- This also threatens the health of patients who need treatment for miscarriage management.
- Leading medical organizations have repeatedly expressed concern over the lack of access to abortion — including medication abortion — on patients’ health.
- American College of Obstetricians and Gynecologists (ACOG) and the American Medical Association (AMA) predict that the country’s maternal mortality crisis will worsen without access to abortion care, including medication abortion.
- Pharmacy groups said that patients’ health is at risk without access to mifepristone, which is also used to treat ectopic pregnancies, miscarriages, and other medical conditions.
The impact of this lawsuit also goes beyond medication abortion access. It threatens the FDA’s authority over the drug approval process, which could severely limit the development of new drugs overall and have far-reaching repercussions on patients’ access to FDA-approved medications.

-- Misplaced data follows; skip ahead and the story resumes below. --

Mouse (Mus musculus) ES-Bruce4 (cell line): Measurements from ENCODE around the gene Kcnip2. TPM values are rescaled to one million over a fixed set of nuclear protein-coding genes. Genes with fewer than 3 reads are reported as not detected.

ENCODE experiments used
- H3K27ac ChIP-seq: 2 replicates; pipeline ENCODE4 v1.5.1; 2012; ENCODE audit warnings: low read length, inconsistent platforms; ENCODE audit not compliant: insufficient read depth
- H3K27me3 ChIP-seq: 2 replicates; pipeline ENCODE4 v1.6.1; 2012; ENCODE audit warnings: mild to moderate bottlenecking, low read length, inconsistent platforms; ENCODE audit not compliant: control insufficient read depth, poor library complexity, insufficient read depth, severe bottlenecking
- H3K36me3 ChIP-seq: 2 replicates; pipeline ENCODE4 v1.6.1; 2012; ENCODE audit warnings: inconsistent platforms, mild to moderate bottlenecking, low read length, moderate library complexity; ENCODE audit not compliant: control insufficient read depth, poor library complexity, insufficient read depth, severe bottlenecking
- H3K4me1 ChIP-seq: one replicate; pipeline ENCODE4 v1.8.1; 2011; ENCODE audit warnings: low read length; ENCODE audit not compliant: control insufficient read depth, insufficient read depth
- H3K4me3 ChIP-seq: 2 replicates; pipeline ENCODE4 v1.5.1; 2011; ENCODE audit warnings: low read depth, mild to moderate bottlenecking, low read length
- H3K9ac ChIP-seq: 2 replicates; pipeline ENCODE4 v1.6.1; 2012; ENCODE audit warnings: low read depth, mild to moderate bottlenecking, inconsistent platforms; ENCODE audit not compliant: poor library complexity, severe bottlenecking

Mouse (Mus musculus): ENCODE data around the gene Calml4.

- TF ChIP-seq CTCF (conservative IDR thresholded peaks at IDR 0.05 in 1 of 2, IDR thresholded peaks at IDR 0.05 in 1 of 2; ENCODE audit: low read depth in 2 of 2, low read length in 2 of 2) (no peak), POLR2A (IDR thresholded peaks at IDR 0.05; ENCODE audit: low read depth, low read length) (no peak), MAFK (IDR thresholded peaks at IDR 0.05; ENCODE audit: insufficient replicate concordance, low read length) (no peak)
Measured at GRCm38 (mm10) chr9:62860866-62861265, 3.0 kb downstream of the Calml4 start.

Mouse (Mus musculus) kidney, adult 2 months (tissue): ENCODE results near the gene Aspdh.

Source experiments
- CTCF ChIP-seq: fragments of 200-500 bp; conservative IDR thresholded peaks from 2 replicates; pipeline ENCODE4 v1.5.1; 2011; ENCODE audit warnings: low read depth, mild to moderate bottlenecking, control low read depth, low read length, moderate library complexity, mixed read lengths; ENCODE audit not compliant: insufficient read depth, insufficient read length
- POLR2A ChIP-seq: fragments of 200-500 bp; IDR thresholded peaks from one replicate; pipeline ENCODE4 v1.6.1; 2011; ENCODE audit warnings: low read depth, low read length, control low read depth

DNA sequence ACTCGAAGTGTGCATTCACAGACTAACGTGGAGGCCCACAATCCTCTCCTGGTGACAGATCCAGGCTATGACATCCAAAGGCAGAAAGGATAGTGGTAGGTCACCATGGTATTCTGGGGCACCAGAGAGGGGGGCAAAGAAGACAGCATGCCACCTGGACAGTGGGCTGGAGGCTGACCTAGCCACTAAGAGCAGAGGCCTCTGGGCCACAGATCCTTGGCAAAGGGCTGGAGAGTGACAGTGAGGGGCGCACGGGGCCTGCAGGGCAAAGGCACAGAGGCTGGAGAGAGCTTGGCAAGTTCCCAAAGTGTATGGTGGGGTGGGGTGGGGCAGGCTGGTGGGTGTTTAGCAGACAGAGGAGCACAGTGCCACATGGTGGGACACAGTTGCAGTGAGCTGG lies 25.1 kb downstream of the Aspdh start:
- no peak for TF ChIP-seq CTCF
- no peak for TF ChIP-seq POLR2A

- September 2000 – FDA approves the use of mifepristone albeit with medically unnecessary restrictions. Subsequent reviews over the next 20 years consistently find mifepristone safe and effective; the FDA takes steps to lessen restrictions in 2016 and again in 2023.
- Nov. 18, 2022 – Anti-abortion groups filed their challenge and request for emergency relief.
- Jan. 13, 2023 – DOJ filed its opposition to the plaintiffs’ request for a preliminary injunction and Danco, the company that holds the initial approval of mifepristone, requested to join the case on the side of the FDA.
- Feb. 10, 2023 – ADF will file its final brief on the preliminary injunction request. Groups on both sides will file amicus briefs.
- Late February/March 2023 – The decision could come at any time after February 10, but will likely take several weeks. It will likely be somewhat longer if the court decides to hold oral arguments on the motion.
- An appeal to the Fifth Circuit after a ruling is likely. If the FDA loses, we expect them to file an emergency appeal.
- March/April 2023 – Earliest date that the case could be in front of the Supreme Court.